An affair to remember...
The first want/need/had-to-have-or-die item was candy. My mother used to purchase those sugar-free candies for me. I hated them! They made my tongue numb but they were sweet so I ate them. When Mom wasn't looking....Chocolate, chewy, nutty, funny colored, sweet or sour. It didn't matter, I had to have it. I had a friend with a bucket of it in her bedroom and she never touched the stuff. My hand was in that bucket every time I visited! I was so desperate to have the sugary shit I even stole packs of gum from a Thrifty's and shoved my mouth full of it before my parents caught me and made me admit my crime to a cashier. From candy I graduated to bigger quantities and wider variety. Anytime I had a problem, no matter how minute, I ate. When I failed at something, got into trouble, found disappointment, encountered boredom, or had my feelings hurt, I ate. Without fail, the only thing that mattered was what I could put into my face at regular intervals until I stopped thinking about what was going on in my life. You get it - I ate a lot and I made crappy choices; story of my life, man! There were three major turning points for me. Just like smoking - I tried to quit but it wouldn't take. Looking back I can see that I wasn't ready.
Age: 19 I ate primarily pineapple, vanilla yogurt, Dexatrim, anti-water pills, Xenadrine (before they removed the ephedra) and caffeine. I thought I was chasing a dream. What I was actually chasing where other girls with the same name doing the same thing. They had somethings that I didn't, including a rail-thin figure. You know, at the time, I could run two miles without stopping too. Give me enough diet pills and I am pretty sure I could have pulled a Mack truck. But my attempt at "diet" and exercise was a train wreck. Faced with disappointment or loneliness I would binge. I would attempt to throw it up (because that gets rid of it right?) and when I couldn't bring myself to throw up I would eat more because I was ashamed.
Attempt #1 An unhealthy change...
Age: 22 I had made several attempts to sit up in my bed (from flat on my back) when I came to the realization that my stomach and lower back muscles were not strong enough to even respond. It didn't occur to me, until that moment, that I should have taken better care of myself. For goodness-sake; the first thing I wanted to eat after pushing them out was a McDonald's quarter pounder - what the hell? At first I didn't want to eat but hunger forced me to give in. I felt like crap, I was fat AND at war with food. The next year was spent oscillating between healthy food and what made me feel good. Ultimately the "feel good" won out. I tried again over the years but it never stuck.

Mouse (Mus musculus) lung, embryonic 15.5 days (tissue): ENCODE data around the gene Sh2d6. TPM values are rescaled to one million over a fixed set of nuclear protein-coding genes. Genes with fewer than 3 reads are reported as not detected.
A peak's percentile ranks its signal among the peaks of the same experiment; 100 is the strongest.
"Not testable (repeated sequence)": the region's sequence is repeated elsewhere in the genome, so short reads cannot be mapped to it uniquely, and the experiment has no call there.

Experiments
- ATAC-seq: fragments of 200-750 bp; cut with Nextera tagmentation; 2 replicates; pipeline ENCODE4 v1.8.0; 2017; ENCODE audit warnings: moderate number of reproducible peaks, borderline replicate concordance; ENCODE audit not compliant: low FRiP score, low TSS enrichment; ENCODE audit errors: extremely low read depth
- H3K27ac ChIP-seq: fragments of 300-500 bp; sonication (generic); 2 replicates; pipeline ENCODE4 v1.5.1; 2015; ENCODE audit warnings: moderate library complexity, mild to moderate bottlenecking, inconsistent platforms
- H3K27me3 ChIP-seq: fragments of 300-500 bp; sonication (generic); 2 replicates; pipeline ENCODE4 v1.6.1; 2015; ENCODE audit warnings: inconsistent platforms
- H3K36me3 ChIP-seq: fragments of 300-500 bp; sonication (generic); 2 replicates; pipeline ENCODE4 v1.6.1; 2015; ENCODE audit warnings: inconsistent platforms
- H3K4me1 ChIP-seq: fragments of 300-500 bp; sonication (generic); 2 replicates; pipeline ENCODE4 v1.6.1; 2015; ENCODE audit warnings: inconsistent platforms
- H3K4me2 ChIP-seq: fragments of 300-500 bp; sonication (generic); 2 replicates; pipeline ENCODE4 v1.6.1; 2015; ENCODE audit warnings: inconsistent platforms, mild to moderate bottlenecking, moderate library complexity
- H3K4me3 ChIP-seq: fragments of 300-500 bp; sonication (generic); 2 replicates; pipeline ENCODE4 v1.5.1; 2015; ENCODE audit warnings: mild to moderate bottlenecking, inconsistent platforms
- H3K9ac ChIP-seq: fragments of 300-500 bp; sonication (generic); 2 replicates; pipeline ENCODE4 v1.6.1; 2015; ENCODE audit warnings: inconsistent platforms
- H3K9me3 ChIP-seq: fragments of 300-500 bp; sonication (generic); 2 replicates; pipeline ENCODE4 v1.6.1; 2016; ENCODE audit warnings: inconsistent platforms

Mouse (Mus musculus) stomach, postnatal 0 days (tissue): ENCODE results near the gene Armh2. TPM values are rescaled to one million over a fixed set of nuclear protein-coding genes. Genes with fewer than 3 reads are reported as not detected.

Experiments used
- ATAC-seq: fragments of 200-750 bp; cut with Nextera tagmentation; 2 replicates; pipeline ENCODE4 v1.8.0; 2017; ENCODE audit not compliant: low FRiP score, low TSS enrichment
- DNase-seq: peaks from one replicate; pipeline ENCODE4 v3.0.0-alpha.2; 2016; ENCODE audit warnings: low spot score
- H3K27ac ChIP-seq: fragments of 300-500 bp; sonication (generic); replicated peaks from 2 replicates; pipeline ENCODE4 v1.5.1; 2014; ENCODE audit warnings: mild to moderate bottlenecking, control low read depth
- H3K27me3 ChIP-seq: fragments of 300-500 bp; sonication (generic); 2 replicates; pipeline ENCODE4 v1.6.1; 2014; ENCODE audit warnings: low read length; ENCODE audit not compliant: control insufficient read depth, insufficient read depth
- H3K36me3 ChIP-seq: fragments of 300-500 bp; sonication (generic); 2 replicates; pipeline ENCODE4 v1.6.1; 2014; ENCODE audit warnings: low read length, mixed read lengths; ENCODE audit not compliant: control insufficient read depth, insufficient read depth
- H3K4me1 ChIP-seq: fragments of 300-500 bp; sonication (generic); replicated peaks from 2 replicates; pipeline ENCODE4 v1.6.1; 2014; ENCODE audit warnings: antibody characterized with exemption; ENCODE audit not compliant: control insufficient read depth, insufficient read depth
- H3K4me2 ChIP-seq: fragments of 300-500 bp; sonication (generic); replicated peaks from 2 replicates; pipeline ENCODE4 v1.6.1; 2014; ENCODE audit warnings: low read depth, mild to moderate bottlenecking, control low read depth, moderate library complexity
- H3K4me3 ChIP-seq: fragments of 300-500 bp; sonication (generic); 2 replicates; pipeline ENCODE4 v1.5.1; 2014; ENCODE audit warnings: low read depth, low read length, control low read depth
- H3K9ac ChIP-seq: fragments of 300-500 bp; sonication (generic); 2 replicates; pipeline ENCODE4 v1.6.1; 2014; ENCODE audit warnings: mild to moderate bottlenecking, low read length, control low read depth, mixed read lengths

Attempt #2 An unhealthy pregnancy...
Age: 30 We were fighting again, my husband and I. (We had been through a lot in the two years prior to this argument.) He gently tried to tell me my weight was out of control; that nightly trips to get ice cream was the wrong way to live. He had planned to tell me he was ready to lose weight and get healthy but he never got that far. Our intentions were really good this time. It was decided that we needed to cleanse ourselves of all the crap. We made a huge sweeping change. We ate mostly raw foods and drank a lot of fruit and vegetable juice. It went well until we went out, or got busy or whatever. There was a lot of internal pressure to really change but, in the end we used time and money as our excuse to fall off the wagon.
Attempt #3 How dare you try to change me...
A lasting change...
One year ago something amazing happened. I started running. My personal-goal was to keep it simple. I wasn't going to make sweeping changes, from one extreme to another. I was going to start small and make running a habit, no matter how long it took. I read 12 weeks makes a habit but it took me eight months. During that time, you know what I had forgotten? Food. I forgot because, at some point along the way, food became fuel. How I ate affected my training and recovery. Over the eight months of habit-formation, I lost 15 lbs. Its been about five months and I have lost another 15 lbs. Most of all, I love the way I look now. I love buying new workout clothes - I love that my focus is off the food. There is a long road ahead of me as 2014 gets under-way. I realize I am not the first emotional eater out there. There are a few who have even shared their stories in this same space. I am also not unique in my recovery or in my consistent struggle to keep myself in check. There are more of us out there; some of you I know but am not in a position to speak to you directly. By sharing my experience with you, I hope to reach you. By sharing my experience, maybe you too can take that first step towards control.
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